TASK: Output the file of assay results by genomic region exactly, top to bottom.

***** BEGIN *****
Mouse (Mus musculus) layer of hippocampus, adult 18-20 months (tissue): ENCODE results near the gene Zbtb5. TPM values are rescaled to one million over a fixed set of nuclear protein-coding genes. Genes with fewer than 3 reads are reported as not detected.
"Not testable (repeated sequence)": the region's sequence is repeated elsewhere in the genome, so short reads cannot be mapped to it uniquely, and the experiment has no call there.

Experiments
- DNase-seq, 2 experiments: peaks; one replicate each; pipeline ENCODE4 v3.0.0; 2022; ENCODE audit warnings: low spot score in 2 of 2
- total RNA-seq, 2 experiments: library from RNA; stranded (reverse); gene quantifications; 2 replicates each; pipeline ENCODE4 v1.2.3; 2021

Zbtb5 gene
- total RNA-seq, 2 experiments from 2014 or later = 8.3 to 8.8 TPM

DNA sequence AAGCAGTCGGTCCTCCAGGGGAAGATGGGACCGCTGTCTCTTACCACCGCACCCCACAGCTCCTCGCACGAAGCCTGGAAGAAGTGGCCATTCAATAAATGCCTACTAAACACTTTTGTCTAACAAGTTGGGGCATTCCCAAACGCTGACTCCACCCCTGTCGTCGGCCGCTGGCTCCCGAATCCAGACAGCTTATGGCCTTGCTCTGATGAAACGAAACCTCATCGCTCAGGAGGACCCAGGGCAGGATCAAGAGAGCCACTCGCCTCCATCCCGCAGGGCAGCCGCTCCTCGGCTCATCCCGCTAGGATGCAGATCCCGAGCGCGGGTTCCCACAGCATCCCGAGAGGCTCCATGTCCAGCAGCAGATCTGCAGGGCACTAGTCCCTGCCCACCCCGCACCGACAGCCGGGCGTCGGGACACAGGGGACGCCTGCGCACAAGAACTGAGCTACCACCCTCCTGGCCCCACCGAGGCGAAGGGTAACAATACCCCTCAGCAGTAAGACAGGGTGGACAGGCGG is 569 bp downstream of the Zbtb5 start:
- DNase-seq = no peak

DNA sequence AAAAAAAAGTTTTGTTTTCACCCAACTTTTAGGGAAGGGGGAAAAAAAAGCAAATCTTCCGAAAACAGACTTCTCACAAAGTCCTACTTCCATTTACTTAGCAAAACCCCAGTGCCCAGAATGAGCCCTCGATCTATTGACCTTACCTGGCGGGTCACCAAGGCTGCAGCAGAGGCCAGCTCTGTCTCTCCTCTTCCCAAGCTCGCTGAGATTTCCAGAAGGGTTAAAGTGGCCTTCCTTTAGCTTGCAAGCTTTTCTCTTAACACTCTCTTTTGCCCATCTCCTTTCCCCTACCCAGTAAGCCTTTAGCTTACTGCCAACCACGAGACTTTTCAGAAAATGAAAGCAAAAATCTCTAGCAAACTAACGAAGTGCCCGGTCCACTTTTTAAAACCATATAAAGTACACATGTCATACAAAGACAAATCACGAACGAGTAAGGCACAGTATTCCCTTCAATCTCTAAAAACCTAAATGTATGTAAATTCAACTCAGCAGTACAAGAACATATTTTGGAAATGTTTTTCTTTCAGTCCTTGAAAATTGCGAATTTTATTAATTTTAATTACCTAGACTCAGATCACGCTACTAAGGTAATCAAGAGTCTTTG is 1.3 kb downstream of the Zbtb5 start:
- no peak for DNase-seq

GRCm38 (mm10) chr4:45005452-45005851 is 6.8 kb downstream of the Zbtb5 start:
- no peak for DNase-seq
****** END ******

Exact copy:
Mouse (Mus musculus) layer of hippocampus, adult 18-20 months (tissue): ENCODE results near the gene Zbtb5. TPM values are rescaled to one million over a fixed set of nuclear protein-coding genes. Genes with fewer than 3 reads are reported as not detected.
"Not testable (repeated sequence)": the region's sequence is repeated elsewhere in the genome, so short reads cannot be mapped to it uniquely, and the experiment has no call there.

Experiments
- DNase-seq, 2 experiments: peaks; one replicate each; pipeline ENCODE4 v3.0.0; 2022; ENCODE audit warnings: low spot score in 2 of 2
- total RNA-seq, 2 experiments: library from RNA; stranded (reverse); gene quantifications; 2 replicates each; pipeline ENCODE4 v1.2.3; 2021

Zbtb5 gene
- total RNA-seq, 2 experiments from 2014 or later = 8.3 to 8.8 TPM

DNA sequence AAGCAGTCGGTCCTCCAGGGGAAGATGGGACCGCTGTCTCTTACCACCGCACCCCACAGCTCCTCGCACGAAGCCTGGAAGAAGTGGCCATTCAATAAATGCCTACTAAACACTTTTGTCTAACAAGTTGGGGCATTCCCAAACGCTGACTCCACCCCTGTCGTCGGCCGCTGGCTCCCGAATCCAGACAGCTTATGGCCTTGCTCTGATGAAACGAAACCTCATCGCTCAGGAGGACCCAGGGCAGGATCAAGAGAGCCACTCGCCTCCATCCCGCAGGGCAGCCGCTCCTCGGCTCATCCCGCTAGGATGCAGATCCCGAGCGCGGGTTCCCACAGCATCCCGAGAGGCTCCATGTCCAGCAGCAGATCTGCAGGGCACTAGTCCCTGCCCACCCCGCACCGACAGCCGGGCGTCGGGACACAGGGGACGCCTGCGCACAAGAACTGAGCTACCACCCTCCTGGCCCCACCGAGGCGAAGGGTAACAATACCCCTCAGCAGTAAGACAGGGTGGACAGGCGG is 569 bp downstream of the Zbtb5 start:
- DNase-seq = no peak

DNA sequence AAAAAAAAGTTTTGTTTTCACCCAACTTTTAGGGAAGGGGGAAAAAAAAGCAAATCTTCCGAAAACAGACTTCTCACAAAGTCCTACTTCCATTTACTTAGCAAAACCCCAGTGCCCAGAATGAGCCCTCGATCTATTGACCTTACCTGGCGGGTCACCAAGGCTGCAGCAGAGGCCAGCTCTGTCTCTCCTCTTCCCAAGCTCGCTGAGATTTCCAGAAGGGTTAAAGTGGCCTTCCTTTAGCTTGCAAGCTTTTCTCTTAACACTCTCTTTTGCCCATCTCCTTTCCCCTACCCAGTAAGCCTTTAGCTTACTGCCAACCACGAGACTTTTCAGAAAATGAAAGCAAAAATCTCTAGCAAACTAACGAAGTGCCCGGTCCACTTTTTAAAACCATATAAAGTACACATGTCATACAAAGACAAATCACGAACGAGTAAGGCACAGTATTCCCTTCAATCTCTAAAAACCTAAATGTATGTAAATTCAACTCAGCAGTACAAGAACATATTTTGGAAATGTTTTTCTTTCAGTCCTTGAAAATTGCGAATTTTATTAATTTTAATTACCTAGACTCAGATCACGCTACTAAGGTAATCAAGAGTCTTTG is 1.3 kb downstream of the Zbtb5 start:
- no peak for DNase-seq

GRCm38 (mm10) chr4:45005452-45005851 is 6.8 kb downstream of the Zbtb5 start:
- no peak for DNase-seq